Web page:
The fisherman [from Bonbon] knew the rules, but he fished there anyways. He told me that he had to make money. He wasn’t carrying a machete or a pick to take from another’s land, he just had a line in his hand to fish the ocean.

#19 (Abriko, Male, 35 years, 5, Fisherman, Secondary): It’s just a tool to make a living…

#15 (Abriko, Male, 53 years, 7 , Fisherman, Farmer, 8th Grade): Right, he said I have fishing line in my hand the same as you. How can you call me an outsider? But you know the FAD is something that is fragile. A boat can cut the line and lose it. You have to be blind to not see that. He comes to fish in other communities, but he doesn’t contribute to maintaining their platforms.

##DANGER AND RESCUE

Natacha: Do any accidents happen when you’re out on the water fishing?

#16 (Abriko, Male, 32 years, 1, Fisherman, Farmer, 2nd Grade):All the time.

#15 (Abriko, Male, 53 years, 7 , Fisherman, Farmer, 8th Grade): Especially when the sea is strong. It’s only natural. The boat can flip over in the waves, people fall overboard, are struck by the propeller, or drown. Sometimes it’s case of negligence, sometimes it’s just [bad luck]

Natacha: But can’t you see from land if the sea is too strong to go out to fish?

#15 (Abriko, Male, 53 years, 7 , Fisherman, Farmer, 8th Grade): Sure, sometimes the sea looks rough, but we still have to catch fish. If we alwaysx stayed in, there would be no one to fish (laughter).

#15 (Abriko, Male, 53 years, 7 , Fisherman, Farmer, 8th Grade): The sea is stronger than us. Stronger than a motor boat. There are larger boats made specifically for rough conditions, but even those boats have their limits.

****

Natacha: Do you have any type of insurance incase something happens to you at sea?

#16 (Abriko, Male, 32 years, 1, Fisherman, Farmer, 2nd Grade):(Laughter) No no no

#15 (Abriko, Male, 53 years, 7 , Fisherman, Farmer, 8th Grade): No the state will not help you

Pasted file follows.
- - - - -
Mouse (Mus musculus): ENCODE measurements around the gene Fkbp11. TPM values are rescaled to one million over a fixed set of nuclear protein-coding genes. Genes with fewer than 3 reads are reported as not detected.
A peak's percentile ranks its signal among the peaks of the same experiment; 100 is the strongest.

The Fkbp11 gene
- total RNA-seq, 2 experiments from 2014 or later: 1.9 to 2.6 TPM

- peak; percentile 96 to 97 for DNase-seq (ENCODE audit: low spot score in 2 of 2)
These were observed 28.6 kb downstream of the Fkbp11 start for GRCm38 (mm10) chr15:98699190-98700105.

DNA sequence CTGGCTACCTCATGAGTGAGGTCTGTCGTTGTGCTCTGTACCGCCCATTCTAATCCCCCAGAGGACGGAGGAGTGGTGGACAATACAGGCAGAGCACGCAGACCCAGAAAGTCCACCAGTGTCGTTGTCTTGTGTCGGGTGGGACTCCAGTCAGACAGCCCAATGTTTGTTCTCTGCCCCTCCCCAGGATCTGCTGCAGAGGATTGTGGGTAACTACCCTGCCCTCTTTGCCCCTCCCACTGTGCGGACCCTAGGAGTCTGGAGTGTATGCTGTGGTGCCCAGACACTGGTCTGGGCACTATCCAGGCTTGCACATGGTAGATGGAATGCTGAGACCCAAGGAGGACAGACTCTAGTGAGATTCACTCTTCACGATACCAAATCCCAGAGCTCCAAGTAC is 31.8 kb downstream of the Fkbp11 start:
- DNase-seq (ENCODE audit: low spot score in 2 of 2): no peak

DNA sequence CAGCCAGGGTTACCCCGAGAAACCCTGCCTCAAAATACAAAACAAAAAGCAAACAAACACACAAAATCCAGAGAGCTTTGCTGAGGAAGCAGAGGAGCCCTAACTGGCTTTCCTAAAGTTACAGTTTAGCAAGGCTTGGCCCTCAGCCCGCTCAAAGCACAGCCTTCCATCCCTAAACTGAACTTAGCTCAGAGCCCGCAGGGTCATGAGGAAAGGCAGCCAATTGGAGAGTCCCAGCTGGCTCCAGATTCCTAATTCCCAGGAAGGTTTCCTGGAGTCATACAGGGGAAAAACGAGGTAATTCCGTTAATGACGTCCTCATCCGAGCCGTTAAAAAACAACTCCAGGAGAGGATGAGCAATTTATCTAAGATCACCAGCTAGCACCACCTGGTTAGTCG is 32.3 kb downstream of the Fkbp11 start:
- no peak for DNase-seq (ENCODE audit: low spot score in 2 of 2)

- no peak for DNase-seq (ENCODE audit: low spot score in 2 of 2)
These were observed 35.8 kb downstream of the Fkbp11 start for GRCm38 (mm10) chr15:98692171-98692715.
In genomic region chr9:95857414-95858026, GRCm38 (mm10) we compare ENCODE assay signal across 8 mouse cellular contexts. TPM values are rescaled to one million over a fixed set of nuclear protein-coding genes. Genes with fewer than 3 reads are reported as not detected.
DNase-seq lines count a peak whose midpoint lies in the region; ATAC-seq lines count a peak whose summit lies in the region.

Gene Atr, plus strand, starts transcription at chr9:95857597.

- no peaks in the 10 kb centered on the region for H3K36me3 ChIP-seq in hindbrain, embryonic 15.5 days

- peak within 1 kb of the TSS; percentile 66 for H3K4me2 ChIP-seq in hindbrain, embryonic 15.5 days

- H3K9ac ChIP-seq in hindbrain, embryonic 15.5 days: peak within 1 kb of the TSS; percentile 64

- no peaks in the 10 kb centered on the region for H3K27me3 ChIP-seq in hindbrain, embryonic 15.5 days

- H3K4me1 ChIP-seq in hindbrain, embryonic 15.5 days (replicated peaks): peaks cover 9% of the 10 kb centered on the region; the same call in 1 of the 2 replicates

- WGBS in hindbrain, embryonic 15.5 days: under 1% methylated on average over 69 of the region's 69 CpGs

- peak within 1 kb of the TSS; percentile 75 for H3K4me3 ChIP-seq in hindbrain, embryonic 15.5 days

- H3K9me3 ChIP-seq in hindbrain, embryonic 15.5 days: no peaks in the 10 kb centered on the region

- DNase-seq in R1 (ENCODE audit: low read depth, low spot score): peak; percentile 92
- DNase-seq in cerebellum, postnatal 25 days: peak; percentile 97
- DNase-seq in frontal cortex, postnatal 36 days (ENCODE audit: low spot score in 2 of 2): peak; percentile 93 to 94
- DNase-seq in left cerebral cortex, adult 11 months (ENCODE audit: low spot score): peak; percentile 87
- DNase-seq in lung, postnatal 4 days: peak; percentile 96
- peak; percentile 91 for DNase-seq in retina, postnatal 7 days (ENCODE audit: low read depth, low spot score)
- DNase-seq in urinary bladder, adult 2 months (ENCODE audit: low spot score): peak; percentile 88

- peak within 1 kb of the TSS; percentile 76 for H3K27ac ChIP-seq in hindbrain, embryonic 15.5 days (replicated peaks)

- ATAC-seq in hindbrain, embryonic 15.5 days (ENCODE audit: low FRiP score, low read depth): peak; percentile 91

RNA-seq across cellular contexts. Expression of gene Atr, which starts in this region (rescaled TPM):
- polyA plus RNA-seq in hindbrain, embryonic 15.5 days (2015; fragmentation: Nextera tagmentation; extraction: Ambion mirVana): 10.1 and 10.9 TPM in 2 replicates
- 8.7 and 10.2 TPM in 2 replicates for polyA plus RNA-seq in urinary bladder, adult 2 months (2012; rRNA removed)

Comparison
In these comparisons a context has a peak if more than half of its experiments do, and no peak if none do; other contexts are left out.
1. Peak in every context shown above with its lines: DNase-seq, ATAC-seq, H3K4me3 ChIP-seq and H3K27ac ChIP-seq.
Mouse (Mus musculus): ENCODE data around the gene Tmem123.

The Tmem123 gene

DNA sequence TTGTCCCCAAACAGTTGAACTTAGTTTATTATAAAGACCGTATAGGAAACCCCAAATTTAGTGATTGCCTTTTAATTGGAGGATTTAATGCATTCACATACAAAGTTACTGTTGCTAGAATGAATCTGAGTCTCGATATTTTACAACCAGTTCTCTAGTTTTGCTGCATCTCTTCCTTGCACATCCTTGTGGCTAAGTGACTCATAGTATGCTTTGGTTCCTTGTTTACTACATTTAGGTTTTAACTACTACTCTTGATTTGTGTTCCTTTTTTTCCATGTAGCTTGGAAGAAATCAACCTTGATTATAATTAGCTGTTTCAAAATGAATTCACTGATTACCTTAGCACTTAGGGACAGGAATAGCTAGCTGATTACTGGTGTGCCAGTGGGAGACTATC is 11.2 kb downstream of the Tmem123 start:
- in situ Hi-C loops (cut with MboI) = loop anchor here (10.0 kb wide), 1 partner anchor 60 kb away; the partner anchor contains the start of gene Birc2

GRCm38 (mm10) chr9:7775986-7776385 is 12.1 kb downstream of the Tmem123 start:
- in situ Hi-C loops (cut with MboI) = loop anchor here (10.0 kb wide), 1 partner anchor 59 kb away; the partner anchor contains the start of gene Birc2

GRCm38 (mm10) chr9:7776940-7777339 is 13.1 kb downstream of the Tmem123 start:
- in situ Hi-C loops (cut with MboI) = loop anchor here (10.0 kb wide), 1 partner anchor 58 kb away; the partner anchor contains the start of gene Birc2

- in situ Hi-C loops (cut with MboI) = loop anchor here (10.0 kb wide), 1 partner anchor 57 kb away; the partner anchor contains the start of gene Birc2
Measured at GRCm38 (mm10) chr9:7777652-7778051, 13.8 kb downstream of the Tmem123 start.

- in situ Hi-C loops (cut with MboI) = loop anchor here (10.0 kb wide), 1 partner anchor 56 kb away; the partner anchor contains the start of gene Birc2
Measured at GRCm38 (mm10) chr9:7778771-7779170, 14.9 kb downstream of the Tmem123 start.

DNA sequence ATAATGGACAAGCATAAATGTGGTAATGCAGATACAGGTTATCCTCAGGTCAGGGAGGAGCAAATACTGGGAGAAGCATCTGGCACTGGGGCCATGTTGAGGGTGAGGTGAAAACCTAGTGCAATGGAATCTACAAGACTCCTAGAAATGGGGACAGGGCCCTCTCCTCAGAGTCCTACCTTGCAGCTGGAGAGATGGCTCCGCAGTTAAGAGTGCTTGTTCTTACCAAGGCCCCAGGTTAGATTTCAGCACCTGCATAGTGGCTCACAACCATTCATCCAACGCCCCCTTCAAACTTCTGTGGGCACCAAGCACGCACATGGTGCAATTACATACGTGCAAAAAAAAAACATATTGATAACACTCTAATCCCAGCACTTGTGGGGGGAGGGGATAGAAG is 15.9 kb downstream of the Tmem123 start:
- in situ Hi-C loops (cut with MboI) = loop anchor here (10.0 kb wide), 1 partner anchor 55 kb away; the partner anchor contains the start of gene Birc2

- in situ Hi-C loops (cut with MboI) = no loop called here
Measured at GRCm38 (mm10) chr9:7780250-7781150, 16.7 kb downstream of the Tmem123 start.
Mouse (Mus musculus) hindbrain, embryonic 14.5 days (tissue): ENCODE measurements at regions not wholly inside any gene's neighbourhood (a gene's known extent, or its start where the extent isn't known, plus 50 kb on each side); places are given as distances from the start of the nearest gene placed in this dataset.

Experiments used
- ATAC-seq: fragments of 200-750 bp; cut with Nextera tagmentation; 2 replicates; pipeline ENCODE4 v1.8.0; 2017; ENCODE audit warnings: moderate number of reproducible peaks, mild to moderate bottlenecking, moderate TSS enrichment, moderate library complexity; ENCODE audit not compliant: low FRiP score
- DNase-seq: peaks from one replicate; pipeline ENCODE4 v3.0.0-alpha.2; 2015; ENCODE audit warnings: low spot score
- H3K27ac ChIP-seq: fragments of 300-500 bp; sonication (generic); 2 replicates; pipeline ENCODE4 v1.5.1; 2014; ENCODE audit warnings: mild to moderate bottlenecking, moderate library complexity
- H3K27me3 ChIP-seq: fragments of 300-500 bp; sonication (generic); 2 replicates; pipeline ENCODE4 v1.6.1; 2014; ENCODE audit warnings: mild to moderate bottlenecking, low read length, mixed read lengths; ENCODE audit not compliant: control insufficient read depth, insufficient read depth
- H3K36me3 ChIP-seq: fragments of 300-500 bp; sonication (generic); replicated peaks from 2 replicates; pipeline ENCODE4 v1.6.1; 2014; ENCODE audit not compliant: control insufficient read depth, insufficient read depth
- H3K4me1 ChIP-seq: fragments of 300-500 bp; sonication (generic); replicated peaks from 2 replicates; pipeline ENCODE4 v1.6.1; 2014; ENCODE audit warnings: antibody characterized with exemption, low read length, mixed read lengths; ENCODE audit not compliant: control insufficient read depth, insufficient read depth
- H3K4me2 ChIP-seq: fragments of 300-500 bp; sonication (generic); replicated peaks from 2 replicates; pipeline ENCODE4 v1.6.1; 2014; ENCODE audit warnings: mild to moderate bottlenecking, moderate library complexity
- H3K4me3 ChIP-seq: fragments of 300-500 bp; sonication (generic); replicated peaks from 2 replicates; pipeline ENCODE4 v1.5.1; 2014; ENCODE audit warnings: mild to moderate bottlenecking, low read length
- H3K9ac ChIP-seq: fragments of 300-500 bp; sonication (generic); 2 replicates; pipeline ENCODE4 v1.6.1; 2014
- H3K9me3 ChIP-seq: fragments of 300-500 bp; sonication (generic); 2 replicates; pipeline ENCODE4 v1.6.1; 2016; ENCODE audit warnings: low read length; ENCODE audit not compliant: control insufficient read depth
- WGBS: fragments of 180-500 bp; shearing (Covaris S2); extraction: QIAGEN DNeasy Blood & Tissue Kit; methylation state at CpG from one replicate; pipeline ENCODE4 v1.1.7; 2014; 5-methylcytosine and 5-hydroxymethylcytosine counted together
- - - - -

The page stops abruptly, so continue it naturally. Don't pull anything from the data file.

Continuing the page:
Gana: There’s no service like that?

#15 (Abriko, Male, 53 years, 7 , Fisherman, Farmer, 8th Grade): Where they insure you?

#16 (Abriko, Male, 32 years, 1, Fisherman, Farmer, 2nd Grade):Never

Natacha: Not even amongst members of the association? Where members help eachother in case of an accident?

#15 (Abriko, Male, 53 years, 7 , Fisherman, Farmer, 8th Grade): No, the association doesn’t have an insurance system

#16 (Abriko, Male, 32 years, 1, Fisherman, Farmer, 2nd Grade):We don’t have access to insurance at all.

#19 (Abriko, Male, 35 years, 5, Fisherman, Secondary): Yes, but we try to look out for each other. There’s a rule that you must take a cell phone when you go out to sea. That way if you run into trouble you can call the association for help. They’ll buy gas and send a captain to rescue you in his boat.

****

##HURRICANE MATTHEW

#16 (Abriko, Male, 32 years, 1, Fisherman, Farmer, 2nd Grade):It’s hasn’t been easy. We lost our livestock, our gardens were destroyed, our canoes wrecked, our nets were lost, everything was ruined. We hardly have any resources left in the months after the hurricane. Then nearly one year later, Food for the Poor donated 4 motors. It provided relief, but we still are seeking a long-term solution. People struggle to pay school fees or repair their homes.

*****

2.     MARKETING

##WHY SELL FISH

Gana: OK, so are all of your husbands fishermen?

Public: Yes, my husband’s a fisherman.

Gana: So that means all your husbands fish?